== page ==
Mudjimba waterman Phil Burke has suffered two shallow water blackouts and describes the process as peaceful though deadly.
Mudjimba waterman Phil Burke has suffered two shallow water blackouts and describes the process as peaceful though deadly. Contributed

Spear fisher's near-death dive experience

MIKE Daniell would have died peacefully without fear or struggle according to an experienced waterman who has twice suffered shallow-dive blackouts.

Phil Burke was in charge of a rescue boat during Saturday's search off Old Woman Island which ended tragically with the discovery of Mr Daniell's body on the ocean floor.

The Mudjimba SLSC member, who used to dive professionally, said shallow-dive black outs seemed to occur within 10-12 feet of the surface as the diver rose from greater depth.

"You just seem to go to sleep," he said of the experience.

"It's almost a soothing sensation. There's no fear or panic. It just happens."

Mr Burke described coming to from a shallow dive blackout as like having been asleep for a while.

The former Fred Brophy boxing tent fighter said it could also be like coming to from a knock out without the headache.

He said spear fishing was not an adrenalin sport and was more relaxed and meditative than many people would think.

"The best policy if you are repetitive diving is to have a spotter on the surface per person," Mr Burke said.

"With a spotter you can get them up quickly, pull them out of the water and in 10-15 seconds without doing anything breathing just re-starts."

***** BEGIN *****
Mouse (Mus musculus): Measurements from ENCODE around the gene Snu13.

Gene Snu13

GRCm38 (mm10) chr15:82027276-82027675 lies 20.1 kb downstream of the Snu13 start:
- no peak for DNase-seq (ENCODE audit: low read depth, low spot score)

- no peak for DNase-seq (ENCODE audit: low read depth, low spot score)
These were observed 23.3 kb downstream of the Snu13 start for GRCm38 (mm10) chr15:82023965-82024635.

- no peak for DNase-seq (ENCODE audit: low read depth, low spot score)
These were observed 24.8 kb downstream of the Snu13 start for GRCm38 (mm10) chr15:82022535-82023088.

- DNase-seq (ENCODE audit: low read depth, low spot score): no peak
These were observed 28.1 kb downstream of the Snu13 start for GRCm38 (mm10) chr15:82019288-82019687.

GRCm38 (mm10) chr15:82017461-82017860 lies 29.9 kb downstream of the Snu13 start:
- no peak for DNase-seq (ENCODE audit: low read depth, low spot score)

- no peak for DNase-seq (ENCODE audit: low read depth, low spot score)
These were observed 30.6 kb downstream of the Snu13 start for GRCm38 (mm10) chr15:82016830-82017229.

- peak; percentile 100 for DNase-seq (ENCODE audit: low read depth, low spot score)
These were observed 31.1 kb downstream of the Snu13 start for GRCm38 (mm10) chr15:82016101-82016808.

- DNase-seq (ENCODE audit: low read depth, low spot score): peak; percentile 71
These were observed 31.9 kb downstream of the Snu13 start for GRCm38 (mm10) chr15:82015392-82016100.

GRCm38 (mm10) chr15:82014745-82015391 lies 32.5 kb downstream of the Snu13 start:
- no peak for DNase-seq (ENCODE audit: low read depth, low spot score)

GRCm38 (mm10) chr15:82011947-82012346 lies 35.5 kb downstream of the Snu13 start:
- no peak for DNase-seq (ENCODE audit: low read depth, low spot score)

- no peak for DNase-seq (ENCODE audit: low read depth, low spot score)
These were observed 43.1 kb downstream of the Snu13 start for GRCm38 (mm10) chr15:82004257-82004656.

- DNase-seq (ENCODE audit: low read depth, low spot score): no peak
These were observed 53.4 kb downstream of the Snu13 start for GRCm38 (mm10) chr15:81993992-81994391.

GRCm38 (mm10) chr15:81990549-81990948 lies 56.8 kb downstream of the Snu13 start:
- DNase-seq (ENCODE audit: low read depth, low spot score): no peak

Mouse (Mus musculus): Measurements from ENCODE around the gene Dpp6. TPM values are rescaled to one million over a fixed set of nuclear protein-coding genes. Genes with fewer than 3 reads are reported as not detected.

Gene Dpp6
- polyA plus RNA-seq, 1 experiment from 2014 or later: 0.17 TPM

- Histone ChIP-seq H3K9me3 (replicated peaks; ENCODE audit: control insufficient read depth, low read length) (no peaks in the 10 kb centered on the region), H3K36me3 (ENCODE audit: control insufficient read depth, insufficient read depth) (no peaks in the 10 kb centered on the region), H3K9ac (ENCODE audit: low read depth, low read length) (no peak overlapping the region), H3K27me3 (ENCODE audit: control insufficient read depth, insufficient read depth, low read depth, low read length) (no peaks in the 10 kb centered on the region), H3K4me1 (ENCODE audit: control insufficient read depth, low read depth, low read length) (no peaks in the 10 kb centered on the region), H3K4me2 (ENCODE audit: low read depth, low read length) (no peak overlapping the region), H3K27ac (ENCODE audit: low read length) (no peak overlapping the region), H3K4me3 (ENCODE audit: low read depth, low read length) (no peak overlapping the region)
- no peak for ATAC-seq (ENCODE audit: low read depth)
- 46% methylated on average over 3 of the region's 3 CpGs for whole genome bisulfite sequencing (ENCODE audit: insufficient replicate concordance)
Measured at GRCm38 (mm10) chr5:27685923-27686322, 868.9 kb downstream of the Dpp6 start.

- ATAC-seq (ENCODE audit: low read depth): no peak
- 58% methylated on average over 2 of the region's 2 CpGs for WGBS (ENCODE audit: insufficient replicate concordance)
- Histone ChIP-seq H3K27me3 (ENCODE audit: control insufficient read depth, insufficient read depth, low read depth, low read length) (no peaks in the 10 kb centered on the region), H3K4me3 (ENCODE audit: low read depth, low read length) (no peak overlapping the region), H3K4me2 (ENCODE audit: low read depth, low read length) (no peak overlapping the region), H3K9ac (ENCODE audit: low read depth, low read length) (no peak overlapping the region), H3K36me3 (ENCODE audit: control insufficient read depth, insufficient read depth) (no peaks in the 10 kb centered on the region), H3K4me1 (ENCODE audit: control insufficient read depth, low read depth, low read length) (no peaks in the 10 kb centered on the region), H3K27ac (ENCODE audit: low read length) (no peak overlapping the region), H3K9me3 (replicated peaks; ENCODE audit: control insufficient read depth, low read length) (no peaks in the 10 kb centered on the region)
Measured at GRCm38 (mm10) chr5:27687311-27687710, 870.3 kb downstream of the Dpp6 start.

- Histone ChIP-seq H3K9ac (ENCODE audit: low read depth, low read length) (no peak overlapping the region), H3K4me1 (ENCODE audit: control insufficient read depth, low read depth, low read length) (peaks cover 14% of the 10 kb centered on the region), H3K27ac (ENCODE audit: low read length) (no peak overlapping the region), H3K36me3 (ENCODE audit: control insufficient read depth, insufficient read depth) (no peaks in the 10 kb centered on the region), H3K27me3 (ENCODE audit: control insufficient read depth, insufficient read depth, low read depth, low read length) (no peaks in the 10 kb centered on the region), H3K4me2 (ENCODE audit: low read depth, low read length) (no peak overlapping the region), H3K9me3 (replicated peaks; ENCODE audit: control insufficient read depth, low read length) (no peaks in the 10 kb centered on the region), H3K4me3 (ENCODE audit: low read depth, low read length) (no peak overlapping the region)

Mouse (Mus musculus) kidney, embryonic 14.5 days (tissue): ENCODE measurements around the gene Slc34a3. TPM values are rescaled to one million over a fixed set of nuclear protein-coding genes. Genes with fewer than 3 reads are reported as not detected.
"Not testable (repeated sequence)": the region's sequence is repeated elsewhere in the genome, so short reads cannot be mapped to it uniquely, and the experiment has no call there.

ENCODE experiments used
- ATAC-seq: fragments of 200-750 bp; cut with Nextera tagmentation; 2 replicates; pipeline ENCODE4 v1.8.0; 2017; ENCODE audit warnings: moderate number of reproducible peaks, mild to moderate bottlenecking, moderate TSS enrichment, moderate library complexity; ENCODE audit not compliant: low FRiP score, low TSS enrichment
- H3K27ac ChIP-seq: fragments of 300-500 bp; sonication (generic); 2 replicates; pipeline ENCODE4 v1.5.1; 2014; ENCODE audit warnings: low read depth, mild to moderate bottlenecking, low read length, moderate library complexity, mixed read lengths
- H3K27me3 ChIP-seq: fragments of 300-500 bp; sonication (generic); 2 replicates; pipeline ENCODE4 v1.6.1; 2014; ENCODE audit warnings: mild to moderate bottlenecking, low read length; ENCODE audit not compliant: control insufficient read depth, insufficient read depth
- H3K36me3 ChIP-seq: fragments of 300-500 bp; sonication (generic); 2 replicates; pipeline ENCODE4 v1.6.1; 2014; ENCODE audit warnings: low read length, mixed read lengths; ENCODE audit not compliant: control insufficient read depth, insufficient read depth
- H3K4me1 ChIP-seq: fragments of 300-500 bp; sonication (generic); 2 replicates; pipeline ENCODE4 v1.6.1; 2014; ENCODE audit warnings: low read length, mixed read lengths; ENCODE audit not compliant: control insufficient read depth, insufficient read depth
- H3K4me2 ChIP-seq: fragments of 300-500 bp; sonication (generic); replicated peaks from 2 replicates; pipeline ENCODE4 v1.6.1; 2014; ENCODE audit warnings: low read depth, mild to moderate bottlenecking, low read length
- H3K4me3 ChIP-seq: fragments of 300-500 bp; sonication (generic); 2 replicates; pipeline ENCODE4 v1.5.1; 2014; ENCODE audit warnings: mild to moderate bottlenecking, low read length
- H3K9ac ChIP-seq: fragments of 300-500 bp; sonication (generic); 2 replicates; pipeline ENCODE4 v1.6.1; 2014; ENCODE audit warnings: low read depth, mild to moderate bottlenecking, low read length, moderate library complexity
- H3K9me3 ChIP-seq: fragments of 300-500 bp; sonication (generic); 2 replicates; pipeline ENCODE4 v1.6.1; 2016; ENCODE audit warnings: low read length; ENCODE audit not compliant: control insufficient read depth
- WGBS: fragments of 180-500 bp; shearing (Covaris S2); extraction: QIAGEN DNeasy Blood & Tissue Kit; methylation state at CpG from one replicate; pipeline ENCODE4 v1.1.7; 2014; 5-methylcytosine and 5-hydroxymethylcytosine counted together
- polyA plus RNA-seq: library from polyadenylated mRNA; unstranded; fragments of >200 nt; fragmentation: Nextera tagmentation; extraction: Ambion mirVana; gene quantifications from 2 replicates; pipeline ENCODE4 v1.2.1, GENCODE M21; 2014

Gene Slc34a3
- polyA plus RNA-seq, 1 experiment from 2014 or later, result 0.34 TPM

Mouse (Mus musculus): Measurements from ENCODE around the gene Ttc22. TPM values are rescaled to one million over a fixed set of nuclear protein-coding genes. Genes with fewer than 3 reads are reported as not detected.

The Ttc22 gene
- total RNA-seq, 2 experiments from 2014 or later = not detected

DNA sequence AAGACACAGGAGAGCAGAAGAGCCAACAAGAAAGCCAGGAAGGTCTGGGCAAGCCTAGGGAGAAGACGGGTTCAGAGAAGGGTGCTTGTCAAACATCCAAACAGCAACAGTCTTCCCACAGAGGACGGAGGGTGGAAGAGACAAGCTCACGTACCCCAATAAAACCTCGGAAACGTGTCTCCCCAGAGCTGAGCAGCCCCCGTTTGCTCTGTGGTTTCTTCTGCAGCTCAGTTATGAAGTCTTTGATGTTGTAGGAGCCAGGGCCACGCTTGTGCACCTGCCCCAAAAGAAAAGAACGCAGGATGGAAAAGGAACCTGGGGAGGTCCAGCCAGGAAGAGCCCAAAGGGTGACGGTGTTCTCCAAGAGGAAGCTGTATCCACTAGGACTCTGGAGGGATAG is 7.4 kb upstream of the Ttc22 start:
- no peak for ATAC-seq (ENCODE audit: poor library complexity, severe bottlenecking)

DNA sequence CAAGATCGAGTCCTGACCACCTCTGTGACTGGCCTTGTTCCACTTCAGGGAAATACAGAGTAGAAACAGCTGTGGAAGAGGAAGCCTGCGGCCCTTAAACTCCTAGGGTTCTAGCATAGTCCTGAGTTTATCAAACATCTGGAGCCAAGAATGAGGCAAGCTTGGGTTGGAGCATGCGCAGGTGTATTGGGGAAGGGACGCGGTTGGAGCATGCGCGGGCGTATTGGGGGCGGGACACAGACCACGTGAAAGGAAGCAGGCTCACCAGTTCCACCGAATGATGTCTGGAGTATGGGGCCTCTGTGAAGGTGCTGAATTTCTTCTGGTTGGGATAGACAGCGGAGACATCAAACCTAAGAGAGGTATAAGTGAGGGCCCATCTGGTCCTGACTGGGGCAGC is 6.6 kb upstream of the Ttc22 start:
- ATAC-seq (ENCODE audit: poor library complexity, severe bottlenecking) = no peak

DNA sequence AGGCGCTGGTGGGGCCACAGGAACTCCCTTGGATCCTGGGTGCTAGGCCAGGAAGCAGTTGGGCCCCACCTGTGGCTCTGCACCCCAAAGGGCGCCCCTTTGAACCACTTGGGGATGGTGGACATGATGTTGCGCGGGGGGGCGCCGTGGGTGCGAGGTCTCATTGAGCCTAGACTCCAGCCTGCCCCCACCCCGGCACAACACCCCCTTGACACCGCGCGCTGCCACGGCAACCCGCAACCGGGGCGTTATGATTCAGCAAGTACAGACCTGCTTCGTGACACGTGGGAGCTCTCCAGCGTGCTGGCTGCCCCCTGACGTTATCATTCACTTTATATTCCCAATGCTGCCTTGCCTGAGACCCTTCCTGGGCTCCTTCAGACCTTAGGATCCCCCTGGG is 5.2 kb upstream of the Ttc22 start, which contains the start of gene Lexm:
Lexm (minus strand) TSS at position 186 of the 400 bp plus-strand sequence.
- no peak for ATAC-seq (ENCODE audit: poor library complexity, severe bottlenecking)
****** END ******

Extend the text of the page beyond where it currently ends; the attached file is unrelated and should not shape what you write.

He said the brain simply switched off due to the lack of oxygen.

People normally use only 30 per cent of the oxygen in each breath but there are techniques that allow divers to recirculate air already in their lungs so they can use more.

 

Mark Visser studied breathing techniques as a means of overcoming his fear of big-wave hold downs. But he says when spear fishing the bottom line is to always dive in pairs with one up spotting and one down.
Mark Visser studied breathing techniques as a means of overcoming his fear of big-wave hold downs. But he says when spear fishing the bottom line is to always dive in pairs with one up spotting and one down. John McCutcheon

Big wave surfer Mark Visser, who learned breathing techniques as a means of survival and to overcome fear, now has the likes of the SAS, US Navy Seals, Kelly Slater, Shane Dorian, Kai Lenny and Tyler Wright as clients.

He created and has run courses for the past eight years that help not only to increase the time people can hold their breath but also to understand the signs and signals and to recognise when themselves or a buddy is in trouble.

Mark agreed with Phil that divers needed to work in pairs with one partner down and the other on the surface spotting.

He said a large percentage of spearers did it perfectly but like the surf, complacency could invade.



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